Best Socket Sets: A Must-Have For Car And Motorcycle Repair
These top socket sets can be used in your garage and around the home
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BY Hank O'Hop / LAST UPDATED ON August 6, 2021
The last thing you need is to get caught in a DIY situation where you need a socket that you don't have. That means you’re putting everything on hold so you can run to the hardware store and drop a bunch of cash, or wait for a delivery drone. Suddenly, what was a quick project turns into an all-day (or multi-day) ordeal. How do you avoid that? Preparation. And in your garage, you prepare by building a solid collection of sockets. While we might not know what you already have to work with, we can fill you in on what can round out, or fully build out, your current collection and find the missing links for your soon-to-be bulletproof hardware.
Two 12-piece, 12-point, deep-well socket sets for 3/8-inch drive ratchet. Includes metric and SAE sizes, making this set very versatile.
- Affordable pricing
- Lifetime warranty
- Respectable quality
- Decent socket selection
- Small sizes are limited
- Case quality is questionable
- Deep-well sockets only
Affordable 12-piece, 12-point, impact socket set. Impact sockets can be used with power and hand tools, making this a great set for many situations.
- Respectable quality
- Competitive pricing
- 12-point sockets increase versatility
- Can be used on impact and hand tools
- Storage case included
- Limited size selection
- Thick walls may pose clearance issues for hand tools
- No stamping to accompany laser etching
Premium quality tool set made in the USA. Comes with a solid selection of SAE and metric sockets as well as a ratchet, accessories, and storage case.
- Exceptional quality
- Made in the USA
- Ratchet and accessories included
- Lifetime warranty
- Premium pricing
- Limited range despite the high price
- Dated ratchet design
Best Socket Set Reviews & Recommendations
How We Selected The Products
A big part of our consideration when putting this list together was our personal experience. Most of the names you see here are those we’ve put our real-world faith in over the years. Any of the brands we haven’t had a chance to use yet, are those that we know to have excellent reputations in this division, though. Details like the warranty, pricing, and overall quality, are all things that also came into play as we evaluated our options.
While all of that is important, it doesn’t give us specific choices. That can be something of a trick, as it is very hard for us to gauge what you, the reader, needs for your particular situation. So, we looked at details such as piece count, socket sizes, and drive compatibility to generate a list of tools that we think have the best potential for a host of uses.
Best Socket Set Buying Guide and FAQs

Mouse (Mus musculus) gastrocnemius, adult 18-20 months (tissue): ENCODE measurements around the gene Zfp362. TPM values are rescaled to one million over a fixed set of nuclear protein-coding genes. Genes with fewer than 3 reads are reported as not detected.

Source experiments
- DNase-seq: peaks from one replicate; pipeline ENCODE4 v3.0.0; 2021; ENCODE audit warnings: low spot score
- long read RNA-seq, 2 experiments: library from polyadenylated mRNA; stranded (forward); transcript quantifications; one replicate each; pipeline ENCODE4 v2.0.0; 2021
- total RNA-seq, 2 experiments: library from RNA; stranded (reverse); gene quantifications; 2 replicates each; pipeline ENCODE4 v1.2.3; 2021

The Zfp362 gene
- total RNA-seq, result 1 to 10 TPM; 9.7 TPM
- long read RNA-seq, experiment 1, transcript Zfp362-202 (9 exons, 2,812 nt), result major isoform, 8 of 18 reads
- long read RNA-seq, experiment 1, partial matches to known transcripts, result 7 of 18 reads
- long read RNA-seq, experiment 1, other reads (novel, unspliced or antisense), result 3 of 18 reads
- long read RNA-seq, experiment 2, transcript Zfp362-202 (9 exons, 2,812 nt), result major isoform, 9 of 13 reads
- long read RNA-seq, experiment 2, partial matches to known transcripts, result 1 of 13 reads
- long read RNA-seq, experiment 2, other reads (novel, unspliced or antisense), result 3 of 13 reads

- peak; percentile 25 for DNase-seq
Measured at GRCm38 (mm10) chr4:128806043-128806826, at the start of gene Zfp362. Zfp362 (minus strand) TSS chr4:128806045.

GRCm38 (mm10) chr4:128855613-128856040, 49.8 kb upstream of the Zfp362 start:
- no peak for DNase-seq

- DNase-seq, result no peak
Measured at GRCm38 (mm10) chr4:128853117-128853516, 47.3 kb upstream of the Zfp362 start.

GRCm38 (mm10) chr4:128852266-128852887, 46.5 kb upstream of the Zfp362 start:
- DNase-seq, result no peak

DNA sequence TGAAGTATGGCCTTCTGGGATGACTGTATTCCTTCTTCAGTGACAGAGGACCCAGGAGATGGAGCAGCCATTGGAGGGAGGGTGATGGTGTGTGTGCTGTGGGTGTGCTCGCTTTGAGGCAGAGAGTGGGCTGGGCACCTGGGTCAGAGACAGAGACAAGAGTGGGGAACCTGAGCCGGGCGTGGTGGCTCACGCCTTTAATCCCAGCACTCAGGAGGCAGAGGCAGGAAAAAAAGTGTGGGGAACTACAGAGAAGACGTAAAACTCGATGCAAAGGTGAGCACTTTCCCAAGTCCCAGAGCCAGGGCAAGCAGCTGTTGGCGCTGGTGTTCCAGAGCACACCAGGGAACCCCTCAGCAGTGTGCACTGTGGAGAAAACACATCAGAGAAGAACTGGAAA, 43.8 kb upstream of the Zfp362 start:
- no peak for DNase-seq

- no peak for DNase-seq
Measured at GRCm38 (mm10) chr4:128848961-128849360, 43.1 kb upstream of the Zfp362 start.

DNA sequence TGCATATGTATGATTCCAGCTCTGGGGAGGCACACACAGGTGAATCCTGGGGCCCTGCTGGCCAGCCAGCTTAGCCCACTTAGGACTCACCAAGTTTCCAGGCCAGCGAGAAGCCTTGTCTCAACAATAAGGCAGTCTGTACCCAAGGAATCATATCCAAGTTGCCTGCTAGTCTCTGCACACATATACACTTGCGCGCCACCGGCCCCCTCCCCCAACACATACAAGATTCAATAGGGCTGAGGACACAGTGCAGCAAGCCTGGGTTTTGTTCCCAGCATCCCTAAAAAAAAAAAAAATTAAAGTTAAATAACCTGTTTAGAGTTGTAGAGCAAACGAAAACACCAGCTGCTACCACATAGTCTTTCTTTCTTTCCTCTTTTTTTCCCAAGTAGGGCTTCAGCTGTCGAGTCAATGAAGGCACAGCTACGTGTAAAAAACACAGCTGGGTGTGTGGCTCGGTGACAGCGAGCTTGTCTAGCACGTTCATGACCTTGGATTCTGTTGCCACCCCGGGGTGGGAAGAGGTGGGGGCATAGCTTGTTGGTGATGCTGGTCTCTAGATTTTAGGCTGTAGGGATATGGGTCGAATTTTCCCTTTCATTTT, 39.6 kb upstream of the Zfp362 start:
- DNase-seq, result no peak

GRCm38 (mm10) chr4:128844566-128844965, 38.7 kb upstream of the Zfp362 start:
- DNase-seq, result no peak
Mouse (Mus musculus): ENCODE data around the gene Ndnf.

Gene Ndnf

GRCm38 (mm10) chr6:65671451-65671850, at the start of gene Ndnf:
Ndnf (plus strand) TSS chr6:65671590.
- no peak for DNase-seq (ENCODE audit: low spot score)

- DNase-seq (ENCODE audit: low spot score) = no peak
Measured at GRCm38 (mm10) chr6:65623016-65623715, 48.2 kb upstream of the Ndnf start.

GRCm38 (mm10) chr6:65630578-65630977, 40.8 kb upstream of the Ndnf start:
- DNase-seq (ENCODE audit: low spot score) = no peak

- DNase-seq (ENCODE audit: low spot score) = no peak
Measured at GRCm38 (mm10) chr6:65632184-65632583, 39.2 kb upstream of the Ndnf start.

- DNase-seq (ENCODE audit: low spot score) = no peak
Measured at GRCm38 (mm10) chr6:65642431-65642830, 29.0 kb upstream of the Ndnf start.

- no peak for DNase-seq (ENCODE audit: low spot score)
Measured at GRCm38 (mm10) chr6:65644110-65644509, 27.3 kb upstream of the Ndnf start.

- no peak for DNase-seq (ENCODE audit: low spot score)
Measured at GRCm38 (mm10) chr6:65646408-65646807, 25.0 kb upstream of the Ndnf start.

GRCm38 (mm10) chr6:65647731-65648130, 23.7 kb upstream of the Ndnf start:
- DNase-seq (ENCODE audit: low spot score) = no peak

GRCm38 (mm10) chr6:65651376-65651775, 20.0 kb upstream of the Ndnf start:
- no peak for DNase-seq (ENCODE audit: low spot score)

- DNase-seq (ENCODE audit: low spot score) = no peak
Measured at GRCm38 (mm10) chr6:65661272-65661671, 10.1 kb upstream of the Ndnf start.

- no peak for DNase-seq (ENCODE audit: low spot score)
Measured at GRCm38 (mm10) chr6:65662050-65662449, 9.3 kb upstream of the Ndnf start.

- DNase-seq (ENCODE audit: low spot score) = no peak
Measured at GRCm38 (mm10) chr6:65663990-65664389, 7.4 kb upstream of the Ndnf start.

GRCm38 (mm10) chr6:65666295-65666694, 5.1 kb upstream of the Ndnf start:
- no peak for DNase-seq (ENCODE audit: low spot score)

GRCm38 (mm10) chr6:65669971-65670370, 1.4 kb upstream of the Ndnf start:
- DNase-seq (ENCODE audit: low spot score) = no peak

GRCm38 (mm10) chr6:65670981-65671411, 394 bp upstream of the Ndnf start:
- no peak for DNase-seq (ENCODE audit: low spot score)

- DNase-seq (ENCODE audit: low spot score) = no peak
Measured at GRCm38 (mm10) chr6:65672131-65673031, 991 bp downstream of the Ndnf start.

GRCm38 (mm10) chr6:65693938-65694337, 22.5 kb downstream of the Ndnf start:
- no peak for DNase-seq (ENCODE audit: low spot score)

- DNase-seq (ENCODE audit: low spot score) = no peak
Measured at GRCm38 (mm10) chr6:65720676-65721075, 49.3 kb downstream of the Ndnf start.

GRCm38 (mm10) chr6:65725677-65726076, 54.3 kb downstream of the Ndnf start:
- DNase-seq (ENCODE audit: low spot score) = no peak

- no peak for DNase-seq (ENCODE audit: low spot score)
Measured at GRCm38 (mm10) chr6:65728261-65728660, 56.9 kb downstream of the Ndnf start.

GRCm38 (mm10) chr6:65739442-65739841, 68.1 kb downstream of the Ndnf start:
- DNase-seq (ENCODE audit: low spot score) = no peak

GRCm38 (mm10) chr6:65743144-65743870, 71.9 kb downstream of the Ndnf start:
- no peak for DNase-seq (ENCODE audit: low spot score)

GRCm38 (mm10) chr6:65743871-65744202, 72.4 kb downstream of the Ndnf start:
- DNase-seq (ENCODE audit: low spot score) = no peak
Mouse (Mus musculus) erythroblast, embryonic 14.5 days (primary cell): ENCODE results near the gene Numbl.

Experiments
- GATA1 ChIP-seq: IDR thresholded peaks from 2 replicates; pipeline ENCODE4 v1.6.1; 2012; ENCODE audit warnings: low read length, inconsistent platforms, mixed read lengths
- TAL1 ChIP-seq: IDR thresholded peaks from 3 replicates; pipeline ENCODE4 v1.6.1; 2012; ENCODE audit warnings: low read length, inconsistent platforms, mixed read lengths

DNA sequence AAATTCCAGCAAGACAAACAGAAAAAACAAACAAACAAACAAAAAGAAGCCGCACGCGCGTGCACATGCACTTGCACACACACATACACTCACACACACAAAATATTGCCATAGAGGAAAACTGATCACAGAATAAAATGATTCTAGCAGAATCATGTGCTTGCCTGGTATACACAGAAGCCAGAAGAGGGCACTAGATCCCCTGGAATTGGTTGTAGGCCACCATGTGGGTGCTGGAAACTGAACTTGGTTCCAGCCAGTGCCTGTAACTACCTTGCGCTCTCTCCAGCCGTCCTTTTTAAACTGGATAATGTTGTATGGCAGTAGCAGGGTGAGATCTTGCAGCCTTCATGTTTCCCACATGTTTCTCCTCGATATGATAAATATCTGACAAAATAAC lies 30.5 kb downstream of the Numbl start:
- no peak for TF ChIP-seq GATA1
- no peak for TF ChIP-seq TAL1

You need sockets to work on your car. Sure, combination wrenches can take their place, but your torque wrench and free time are relying on those sockets. Don’t worry. We’re not just going to leave you with our top picks, though. After all, we know that there are plenty of readers who need a little more than what our favorites can offer. That’s why we’ve put together this buying guide to help you pick the best set of sockets.
What to Consider When Buying A Socket Set
As simple as sockets are, there are a few things you want to take into consideration before buying the first thing in front of you. There are a lot of things that separate the good from the bad and the “Oh, dear god, why!?” By reading into the following considerations, you can quickly narrow down your choices.
We suggest that the first detail you look for is the drive size. This tells you right away if the set you’re looking for will work with the ratchet you have. In most cases, drive sizes will be 1/4-inch, 3/8-inch, or 1/2-inch. However, 3/4-inch, 1-inch, and even larger drive sizes do exist.
This detail is usually easy to hash out, and most sockets intended for automotive use will stick to the first three sizes mentioned.
The next thing you need to be sure of is that the sockets will work for your application. Most vehicles work exclusively with metric fasteners these days, but that’s not a guarantee. Many domestic cars rely on metric and SAE sizes, and you don’t want to realize that halfway through a job. Being familiar with your car will take you a long way here.
Quality should be on the back of your mind at all times. Sockets are simple, and it doesn’t seem like much can go wrong. Trust us, that’s not the case. Manufacturers can fail to get the sizing just right, leave behind all kinds of defects, or simply use junk materials for construction. It’s a good idea to read into manufacturers before you buy. Take the time to see what names generally fit into your price range, then narrow it down from there.
We’re not going to put on a front and pretend like you absolutely cannot use 12-point sockets on six-point fasteners. We do it all of the time, and it works out just fine—mostly. Those 12-points do make it easier to slip a socket onto a 6-point socket in many situations.
It isn’t the right tool for the job, though. The best practice is always to match the point count of your sockets to the point count on the fastener. This will ensure you have the best fit possible, making a major difference under high load.
Types of Socket Sets
Not all socket sets are the same. You already know that, still, it’s a good idea to talk a little about the different types of socket sets. That way, you have a better idea of what you’ll run into out in the wild and can narrow things down even more.
Stating the obvious, shallow and deep-well sockets are two different animals. A shallow socket is shorter than a deep-well socket. Why? Shallow sockets are better suited for bolt heads. You can use a deep well socket to do the same job, but they may have an increased tendency to slip off because of the added length.